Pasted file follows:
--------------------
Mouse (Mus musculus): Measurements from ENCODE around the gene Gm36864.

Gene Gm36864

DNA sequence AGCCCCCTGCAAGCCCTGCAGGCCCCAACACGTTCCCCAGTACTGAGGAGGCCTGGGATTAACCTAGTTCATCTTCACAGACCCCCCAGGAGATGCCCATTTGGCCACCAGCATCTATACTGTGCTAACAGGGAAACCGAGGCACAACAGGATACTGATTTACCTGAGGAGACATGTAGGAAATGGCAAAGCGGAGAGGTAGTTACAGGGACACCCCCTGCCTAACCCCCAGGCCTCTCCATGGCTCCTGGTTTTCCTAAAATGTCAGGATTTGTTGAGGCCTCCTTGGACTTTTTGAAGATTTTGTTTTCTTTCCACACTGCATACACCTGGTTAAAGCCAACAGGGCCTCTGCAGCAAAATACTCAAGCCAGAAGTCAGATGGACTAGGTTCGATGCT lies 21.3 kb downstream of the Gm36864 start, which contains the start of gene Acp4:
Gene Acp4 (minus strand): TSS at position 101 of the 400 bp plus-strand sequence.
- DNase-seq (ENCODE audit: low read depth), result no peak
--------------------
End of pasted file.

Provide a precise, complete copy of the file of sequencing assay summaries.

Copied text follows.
Mouse (Mus musculus): Measurements from ENCODE around the gene Gm36864.

Gene Gm36864

DNA sequence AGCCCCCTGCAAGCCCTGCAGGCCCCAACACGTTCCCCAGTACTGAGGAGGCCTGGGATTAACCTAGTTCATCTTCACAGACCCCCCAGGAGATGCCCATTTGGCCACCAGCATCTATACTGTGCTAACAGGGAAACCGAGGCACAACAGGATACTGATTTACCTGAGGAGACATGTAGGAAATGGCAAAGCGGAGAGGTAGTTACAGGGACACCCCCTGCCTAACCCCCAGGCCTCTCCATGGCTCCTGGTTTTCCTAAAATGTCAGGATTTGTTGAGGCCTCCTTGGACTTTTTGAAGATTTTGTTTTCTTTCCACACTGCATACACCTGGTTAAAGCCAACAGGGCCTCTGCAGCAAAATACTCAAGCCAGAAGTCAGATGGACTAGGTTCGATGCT lies 21.3 kb downstream of the Gm36864 start, which contains the start of gene Acp4:
Gene Acp4 (minus strand): TSS at position 101 of the 400 bp plus-strand sequence.
- DNase-seq (ENCODE audit: low read depth), result no peak